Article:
AUTHOR: Ibi Zoboi
PUBLISHER: Macmillan Children's Books
GENRE: Young Adult, Romance, Retelling, Contemporary
RATING: 3.5/5 Stars
Zuri Benitez has pride. Brooklyn pride, family pride, and pride in her Afro-Latino roots. But pride might not be enough to save her rapidly gentrifying neighbourhood from becoming unrecognisable.
When the wealthy Darcy family moves in across the street, Zuri wants nothing to do with their two teenage sons, even as her older sister, Janae, starts to fall for the charming Ainsley. She especially can’t stand the judgmental and arrogant Darius. Yet as Zuri and Darius are forced to find common ground, their initial dislike shifts into an unexpected understanding.
But with four wild sisters pulling her in different directions, cute boy Warren vying for her attention, and college applications hovering on the horizon, Zuri fights to find her place in Bushwick’s changing landscape, or lose it all.
What I Liked:
- The promise of diverse cultural references really drew me to this book, and I definitely got what I wanted here! Zuri, the MC, is a Haitan-Dominican and fiercely proud of her afro-latino roots, while Darius was born in London and his behaviour and upbringing raises a lot of interesting reflection on race and class.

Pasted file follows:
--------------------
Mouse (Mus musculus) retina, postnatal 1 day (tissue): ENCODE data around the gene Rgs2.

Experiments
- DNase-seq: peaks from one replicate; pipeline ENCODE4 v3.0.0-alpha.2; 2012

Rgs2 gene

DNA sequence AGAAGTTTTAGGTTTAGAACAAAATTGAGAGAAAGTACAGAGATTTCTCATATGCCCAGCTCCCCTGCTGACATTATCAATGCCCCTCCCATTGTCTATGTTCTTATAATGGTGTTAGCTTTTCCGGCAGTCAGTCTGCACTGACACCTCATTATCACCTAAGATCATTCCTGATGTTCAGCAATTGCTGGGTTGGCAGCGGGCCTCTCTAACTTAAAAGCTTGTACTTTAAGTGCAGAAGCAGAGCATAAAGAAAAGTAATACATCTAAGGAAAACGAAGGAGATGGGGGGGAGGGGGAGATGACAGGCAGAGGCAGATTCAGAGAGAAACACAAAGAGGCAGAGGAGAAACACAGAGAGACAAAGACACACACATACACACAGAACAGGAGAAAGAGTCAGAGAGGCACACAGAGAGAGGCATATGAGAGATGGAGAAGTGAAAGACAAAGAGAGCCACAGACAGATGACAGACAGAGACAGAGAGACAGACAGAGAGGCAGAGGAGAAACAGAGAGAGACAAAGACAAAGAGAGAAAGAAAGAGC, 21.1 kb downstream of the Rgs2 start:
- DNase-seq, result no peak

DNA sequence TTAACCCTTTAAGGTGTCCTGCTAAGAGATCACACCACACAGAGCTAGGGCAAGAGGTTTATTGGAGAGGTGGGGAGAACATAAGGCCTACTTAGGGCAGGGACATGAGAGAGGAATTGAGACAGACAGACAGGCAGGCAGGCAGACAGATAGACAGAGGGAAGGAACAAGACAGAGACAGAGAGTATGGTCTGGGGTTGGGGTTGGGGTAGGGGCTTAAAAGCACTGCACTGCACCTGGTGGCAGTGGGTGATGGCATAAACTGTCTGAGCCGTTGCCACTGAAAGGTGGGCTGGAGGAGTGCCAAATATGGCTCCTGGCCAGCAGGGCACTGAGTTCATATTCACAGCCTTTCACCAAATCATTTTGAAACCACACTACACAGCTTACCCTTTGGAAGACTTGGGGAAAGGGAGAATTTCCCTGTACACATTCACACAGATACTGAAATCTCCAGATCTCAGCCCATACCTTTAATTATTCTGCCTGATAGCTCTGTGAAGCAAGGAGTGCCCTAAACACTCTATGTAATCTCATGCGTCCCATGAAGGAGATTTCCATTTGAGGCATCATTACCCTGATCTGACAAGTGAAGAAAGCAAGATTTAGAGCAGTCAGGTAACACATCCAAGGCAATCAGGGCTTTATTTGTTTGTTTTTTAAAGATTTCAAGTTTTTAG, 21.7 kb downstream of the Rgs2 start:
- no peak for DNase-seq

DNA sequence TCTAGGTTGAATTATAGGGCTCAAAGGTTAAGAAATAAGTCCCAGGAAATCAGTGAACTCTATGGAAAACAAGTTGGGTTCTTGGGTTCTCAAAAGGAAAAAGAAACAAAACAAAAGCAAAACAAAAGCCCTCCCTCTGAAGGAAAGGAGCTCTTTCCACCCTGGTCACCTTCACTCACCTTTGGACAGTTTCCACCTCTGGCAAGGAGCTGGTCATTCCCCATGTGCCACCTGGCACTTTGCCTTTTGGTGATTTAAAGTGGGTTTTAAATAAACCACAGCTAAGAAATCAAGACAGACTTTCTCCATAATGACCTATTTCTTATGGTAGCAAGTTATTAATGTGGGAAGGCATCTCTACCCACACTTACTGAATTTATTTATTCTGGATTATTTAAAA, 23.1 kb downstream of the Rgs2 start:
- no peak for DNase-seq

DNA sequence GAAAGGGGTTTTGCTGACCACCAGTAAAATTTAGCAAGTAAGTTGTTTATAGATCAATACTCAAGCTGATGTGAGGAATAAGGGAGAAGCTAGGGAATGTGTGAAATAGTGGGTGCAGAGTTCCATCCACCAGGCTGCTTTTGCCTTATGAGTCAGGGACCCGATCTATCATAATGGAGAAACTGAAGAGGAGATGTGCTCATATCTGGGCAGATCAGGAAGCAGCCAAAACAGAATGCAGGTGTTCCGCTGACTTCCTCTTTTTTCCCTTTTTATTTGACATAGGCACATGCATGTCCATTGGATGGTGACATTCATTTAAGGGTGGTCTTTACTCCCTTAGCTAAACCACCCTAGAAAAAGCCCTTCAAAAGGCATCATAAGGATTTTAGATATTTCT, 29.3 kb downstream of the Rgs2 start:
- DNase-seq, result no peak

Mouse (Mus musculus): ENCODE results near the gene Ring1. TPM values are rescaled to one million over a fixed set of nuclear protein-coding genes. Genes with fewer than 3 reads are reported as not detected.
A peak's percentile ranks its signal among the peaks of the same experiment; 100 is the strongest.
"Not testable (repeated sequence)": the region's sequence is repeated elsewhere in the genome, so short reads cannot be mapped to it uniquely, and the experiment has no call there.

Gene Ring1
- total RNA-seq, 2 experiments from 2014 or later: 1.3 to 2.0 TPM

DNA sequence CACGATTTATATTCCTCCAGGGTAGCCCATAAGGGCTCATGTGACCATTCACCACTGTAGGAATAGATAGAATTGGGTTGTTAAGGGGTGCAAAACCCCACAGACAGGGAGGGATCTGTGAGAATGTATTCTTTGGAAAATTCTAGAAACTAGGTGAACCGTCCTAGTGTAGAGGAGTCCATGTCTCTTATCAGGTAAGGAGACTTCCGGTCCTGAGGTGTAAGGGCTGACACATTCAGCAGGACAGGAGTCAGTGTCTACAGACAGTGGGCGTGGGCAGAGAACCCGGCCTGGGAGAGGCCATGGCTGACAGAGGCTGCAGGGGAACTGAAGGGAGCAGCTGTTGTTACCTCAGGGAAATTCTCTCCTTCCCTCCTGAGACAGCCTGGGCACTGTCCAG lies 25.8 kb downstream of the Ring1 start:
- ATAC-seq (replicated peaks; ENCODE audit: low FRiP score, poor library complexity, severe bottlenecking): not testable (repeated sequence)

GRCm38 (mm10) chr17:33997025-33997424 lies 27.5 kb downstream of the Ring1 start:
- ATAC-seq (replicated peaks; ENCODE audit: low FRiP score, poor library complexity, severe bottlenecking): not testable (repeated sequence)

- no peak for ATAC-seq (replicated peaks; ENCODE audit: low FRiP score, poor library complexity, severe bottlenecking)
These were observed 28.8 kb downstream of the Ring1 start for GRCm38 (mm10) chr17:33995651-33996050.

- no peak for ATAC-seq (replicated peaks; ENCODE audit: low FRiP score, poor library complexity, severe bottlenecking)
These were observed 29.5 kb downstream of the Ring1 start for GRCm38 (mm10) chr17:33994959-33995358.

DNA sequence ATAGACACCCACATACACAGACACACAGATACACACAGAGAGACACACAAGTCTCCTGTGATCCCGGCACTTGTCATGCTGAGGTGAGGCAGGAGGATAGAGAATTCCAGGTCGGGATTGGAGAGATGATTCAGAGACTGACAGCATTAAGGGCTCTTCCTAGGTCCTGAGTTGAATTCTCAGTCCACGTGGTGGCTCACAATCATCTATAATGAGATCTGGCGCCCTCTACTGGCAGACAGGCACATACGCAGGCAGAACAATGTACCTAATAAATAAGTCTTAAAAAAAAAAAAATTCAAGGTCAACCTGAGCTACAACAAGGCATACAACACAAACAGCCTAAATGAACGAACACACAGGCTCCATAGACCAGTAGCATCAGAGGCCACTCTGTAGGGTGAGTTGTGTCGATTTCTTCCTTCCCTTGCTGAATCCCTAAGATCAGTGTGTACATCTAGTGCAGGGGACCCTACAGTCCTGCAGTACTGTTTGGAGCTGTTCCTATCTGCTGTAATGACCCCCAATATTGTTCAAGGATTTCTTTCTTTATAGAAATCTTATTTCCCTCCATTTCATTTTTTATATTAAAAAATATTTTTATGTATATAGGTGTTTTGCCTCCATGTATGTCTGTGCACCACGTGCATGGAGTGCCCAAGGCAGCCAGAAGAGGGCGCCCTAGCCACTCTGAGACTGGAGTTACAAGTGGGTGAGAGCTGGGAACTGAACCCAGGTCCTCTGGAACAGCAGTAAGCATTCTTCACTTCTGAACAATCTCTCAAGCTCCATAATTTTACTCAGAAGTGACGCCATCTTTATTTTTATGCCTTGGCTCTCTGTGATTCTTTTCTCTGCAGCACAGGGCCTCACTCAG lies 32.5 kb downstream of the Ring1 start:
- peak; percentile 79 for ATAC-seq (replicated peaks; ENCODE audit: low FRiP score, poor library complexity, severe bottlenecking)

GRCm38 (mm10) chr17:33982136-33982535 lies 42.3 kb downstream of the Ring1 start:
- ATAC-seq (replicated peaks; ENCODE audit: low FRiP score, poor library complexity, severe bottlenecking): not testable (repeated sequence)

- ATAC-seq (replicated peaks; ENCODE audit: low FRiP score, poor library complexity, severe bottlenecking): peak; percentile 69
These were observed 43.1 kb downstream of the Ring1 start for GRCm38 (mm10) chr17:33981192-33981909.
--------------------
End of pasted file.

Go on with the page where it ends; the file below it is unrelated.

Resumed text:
- I found a real sense of comfort and fun in finding the numerous references to the original story. In fact, Zoboi follows the plot very closely and it made me smile to rediscover my love for the original novel while reading this!
What I Disliked:
- I suppose my biggest issue with this book and what turned me off from a super high rating was the fact that I really didn't like Zuri, the MC. In the original story, despite her pride, I LOVE Elizabeth Bennett. She represents a fierce woman who refuses to fit the path laid out for her by her gender and position in society. Zuri is selfish, bratty and rude. On every page. I could not understand why Darius liked her AT ALL.
- The timeline here, compared to the original novel, is super condensed. This means that the romances, especially the sub-plots, were a little too instantaneous for my liking. Ainsley and Janae really didn't excite me in the way that Bingley and Jane did in the original novel, and that was a bit disappointing.
This was a likeable read, full of diversity and culture, and I really liked it's contemporary setting. It drew some great reflections regarding race and class, and also included a ton of poetry which was actually really good! The problems with it were a little hard to overlook though - an MC that made me roll my eyes every page, insta-love, stilted dialogue and a slightly rushed ending. But I'd definitely recommend this to be one of the better contemporary retellings of 'Pride & Prejudice'.
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